Ojców, castle

Ojców, view with castle, Friedrich Christoph Dietrich, 19th c. Collection: Biblioteka Narodowa, Warsaw [Dział Ikonografii, T. I-33, G.11439].

The license is accorded by the owner.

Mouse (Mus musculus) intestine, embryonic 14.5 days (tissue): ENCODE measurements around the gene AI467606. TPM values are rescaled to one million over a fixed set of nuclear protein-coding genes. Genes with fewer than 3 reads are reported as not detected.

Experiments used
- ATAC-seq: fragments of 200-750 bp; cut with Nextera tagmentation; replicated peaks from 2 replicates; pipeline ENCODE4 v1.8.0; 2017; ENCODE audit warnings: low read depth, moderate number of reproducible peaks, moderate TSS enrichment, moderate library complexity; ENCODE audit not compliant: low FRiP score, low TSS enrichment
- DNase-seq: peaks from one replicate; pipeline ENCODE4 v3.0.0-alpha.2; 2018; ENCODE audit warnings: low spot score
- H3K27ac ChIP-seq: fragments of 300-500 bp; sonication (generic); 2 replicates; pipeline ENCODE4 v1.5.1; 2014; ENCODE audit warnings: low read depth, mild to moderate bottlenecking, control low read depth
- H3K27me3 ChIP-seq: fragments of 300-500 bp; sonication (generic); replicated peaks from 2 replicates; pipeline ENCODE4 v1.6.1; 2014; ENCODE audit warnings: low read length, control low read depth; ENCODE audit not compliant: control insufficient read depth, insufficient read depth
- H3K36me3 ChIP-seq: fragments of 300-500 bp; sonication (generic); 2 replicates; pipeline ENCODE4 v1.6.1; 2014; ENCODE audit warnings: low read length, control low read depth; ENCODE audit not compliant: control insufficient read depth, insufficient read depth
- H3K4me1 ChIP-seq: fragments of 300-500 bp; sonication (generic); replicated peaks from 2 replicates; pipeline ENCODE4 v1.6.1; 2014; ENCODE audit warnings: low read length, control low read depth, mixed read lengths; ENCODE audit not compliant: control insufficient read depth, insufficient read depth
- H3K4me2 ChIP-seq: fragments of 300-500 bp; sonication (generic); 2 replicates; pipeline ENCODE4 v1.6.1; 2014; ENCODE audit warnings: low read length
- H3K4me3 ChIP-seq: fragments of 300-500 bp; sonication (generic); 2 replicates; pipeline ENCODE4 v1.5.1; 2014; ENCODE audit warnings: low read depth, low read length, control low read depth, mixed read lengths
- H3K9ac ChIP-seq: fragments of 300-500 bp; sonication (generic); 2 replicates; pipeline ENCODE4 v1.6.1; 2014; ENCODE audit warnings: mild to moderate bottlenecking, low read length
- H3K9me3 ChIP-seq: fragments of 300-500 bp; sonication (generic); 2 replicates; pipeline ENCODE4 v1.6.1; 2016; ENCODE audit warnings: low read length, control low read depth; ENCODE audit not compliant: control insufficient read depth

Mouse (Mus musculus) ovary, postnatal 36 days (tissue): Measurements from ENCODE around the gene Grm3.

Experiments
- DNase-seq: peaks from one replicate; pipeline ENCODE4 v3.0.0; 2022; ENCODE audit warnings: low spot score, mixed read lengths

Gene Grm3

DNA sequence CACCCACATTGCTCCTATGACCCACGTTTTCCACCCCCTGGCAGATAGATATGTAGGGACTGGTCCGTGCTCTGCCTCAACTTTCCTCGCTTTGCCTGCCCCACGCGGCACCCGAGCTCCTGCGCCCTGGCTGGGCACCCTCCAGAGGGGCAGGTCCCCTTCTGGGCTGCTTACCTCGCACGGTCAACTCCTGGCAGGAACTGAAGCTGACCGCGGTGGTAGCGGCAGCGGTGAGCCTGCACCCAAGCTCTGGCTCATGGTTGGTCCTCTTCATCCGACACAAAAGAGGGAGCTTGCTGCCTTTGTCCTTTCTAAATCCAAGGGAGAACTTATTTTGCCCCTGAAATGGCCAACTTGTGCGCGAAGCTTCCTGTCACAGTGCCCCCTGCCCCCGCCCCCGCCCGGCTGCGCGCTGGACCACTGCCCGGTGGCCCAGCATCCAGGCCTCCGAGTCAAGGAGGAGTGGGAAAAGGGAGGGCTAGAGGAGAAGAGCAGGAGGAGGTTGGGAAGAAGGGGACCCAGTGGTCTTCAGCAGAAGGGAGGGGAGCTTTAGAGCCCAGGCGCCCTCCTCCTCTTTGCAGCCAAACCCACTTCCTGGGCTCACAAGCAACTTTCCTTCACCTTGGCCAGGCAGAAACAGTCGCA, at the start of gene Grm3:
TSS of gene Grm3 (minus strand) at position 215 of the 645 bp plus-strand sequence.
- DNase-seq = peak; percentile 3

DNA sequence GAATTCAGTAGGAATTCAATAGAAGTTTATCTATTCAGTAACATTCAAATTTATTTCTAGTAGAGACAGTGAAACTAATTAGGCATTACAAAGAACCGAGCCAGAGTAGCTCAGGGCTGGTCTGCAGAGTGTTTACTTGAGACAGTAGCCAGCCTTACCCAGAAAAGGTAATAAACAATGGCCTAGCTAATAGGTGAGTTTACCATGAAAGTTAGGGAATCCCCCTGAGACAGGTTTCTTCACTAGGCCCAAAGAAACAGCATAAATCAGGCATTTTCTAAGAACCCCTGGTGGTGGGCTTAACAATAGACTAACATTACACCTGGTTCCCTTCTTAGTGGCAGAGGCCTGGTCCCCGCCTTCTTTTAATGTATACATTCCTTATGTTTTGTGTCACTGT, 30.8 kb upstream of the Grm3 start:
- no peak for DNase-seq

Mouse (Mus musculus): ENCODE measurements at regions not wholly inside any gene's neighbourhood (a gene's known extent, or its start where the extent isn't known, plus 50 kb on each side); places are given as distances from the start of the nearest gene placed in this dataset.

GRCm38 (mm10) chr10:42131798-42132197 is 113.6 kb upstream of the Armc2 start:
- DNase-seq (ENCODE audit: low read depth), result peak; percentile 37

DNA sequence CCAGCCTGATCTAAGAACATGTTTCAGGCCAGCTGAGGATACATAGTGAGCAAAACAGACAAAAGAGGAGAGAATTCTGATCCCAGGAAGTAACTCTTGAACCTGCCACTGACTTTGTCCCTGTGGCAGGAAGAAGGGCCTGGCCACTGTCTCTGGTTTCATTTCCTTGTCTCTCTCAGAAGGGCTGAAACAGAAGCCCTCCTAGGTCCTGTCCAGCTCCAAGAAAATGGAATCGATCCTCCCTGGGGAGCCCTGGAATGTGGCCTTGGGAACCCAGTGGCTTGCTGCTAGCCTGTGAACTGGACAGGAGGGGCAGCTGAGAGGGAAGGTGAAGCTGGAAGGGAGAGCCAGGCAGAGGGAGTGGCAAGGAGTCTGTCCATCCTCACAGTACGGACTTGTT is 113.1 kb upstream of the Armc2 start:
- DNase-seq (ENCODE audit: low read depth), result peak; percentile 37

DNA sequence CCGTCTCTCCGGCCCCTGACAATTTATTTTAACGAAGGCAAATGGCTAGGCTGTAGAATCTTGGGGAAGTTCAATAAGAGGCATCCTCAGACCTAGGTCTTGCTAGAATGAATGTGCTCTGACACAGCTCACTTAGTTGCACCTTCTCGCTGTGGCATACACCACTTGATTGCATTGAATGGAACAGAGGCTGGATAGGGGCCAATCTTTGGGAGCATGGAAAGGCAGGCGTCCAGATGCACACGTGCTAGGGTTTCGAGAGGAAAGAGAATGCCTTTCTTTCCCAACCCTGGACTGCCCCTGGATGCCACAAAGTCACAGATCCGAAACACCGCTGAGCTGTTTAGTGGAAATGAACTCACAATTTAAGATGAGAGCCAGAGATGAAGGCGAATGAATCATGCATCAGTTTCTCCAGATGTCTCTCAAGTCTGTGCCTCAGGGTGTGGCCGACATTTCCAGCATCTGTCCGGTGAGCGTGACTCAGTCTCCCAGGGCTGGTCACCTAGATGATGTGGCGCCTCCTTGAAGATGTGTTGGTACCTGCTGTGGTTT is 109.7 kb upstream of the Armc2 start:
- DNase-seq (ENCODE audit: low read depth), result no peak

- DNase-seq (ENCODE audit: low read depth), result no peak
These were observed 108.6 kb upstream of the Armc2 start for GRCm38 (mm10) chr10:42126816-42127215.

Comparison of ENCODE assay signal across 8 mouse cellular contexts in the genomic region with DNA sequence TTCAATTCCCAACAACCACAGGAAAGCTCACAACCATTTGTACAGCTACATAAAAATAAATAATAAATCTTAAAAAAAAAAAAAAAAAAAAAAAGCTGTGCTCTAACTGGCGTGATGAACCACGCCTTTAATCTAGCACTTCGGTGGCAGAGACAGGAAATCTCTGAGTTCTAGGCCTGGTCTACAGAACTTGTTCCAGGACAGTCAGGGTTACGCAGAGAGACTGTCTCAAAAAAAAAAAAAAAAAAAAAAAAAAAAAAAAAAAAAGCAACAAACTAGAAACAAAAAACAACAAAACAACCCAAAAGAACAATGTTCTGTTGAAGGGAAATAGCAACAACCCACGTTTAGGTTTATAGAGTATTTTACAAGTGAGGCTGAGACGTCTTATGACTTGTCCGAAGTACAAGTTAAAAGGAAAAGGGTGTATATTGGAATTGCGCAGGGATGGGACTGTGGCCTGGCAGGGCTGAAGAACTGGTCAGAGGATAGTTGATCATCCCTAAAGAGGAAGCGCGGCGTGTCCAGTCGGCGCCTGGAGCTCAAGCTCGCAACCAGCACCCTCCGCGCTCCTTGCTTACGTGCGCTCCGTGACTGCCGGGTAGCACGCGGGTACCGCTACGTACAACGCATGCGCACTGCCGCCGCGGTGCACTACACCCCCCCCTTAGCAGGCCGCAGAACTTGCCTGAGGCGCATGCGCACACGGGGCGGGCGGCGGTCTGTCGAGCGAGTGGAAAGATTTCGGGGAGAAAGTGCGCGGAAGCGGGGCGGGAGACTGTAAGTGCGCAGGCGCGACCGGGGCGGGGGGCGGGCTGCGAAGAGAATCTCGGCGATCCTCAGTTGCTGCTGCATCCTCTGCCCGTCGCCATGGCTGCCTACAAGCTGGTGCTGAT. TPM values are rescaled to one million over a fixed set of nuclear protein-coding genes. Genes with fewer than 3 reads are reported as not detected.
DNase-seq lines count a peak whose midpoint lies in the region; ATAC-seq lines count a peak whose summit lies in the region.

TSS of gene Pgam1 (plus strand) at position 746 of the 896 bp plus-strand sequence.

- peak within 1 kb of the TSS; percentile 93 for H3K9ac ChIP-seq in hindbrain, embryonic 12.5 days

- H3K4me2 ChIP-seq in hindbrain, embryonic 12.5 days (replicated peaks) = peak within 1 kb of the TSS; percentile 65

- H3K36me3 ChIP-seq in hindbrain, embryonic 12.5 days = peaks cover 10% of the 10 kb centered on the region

During the summer expedition to Vienna in 1829, Fryderyk and his friends visited Cracow and the surrounding area. The young men decided to take a trip to Prądnik Valley, famed for its magnificent views. Chopin gave a detailed and witty account of an adventure connected with his trip to Ojców (on 26 July 1829) in a letter written to his parents after his arrival in Vienna, on 1 August 1829, edited by Maurycy Karasowski in Młodość Fryderyka Chopina [Fryderyk Chopin’s youth]. ‘Before I begin to describe Vienna, I shall tell you what happened with Ojców. After dinner on Sunday, on hiring a four-horsed Cracow cart for 4 thalers, we paraded around in it as elegantly as you like. Having left behind the city and the beautiful outskirts of Cracow, we had our coachman drive straight to Ojców, believing that to be where Mr Indyk lived—the peasant who usually accommodates all travellers and where Miss Tańska also stayed. To our misfortune, it turned out that Mr Indyk lives a mile from Ojców, and our coachman, not familiar with the road, drove into Prądnik river, actually a crystal-clear stream, and no other road could be found, with rocks to the right and to the left. Around nine in the evening, we were met in this nomadic and clueless state by a couple of people who, taking pity on us, undertook to guide us to Mr Indyk. We had to proceed on foot for a good half a mile, across the dew, amidst a host of rocks and sharp stones. We often had to cross the little river along round logs, and all of this in the dark of night. Eventually, after much toiling, nudging and grumbling, we found the way to Mr Indyk. He was not expecting such tardy guests. He gave us a room beneath the rock, in a cottage purposely built for guests. Izabella!… There where Mrs Tańska stood! So each of my colleagues undresses and dries himself in front of a fire kindled in the hearth by the good Mrs Indyk. I just sit down in a corner, and wet up to the knees I ponder whether to undress and dry myself or not; until I see Mrs Indyk approaching a nearby chamber for bedding; touched by some salutary spirit, I follow her and espy on the table a host of woollen Cracow hats. These hats are double, like a dressing-gown. In desperation I buy one for a zloty, tear it into two, doff by shoes, wrap up my feet, and tying them up well, I thus deliver myself from a certain cold. Approaching the fireplace I drank some wine, laughed with my good colleagues, and in the meantime Mrs Indyk has made up our beds on the floors, where we slept marvellously well. The next part of the account, as related by Karasowski, includes the following passage: ‘Fryderyk goes on to describe Ojców, Pieskowa Skała, the Black and King’s grottos and the surrounding area in exalted tones, speaking with delight “that be it for nothing other than the true beauty of Ojców it was worth getting soaked”.’ Chopin was certainly familiar with the legends connected with Ojców and, as the composer’s biographers state, not only from Tańska’s accounts, often read in the Chopins’ home, but also from stage works produced at the theatre: Elsner’s opera Król Łokietek [King Ladislaus the Elbow-high] and Kurpiński’s ballet Wesele w Ojcowie [Wedding in Ojców].